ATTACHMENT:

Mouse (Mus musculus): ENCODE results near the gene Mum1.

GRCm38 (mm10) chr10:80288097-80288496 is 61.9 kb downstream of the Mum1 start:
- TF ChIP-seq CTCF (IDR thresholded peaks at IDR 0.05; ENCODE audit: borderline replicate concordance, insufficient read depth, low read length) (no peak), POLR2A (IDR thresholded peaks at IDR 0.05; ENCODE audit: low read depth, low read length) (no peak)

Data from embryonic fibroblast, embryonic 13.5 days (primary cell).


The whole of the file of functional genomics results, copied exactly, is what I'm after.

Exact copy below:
Mouse (Mus musculus): ENCODE results near the gene Mum1.

GRCm38 (mm10) chr10:80288097-80288496 is 61.9 kb downstream of the Mum1 start:
- TF ChIP-seq CTCF (IDR thresholded peaks at IDR 0.05; ENCODE audit: borderline replicate concordance, insufficient read depth, low read length) (no peak), POLR2A (IDR thresholded peaks at IDR 0.05; ENCODE audit: low read depth, low read length) (no peak)

Data from embryonic fibroblast, embryonic 13.5 days (primary cell).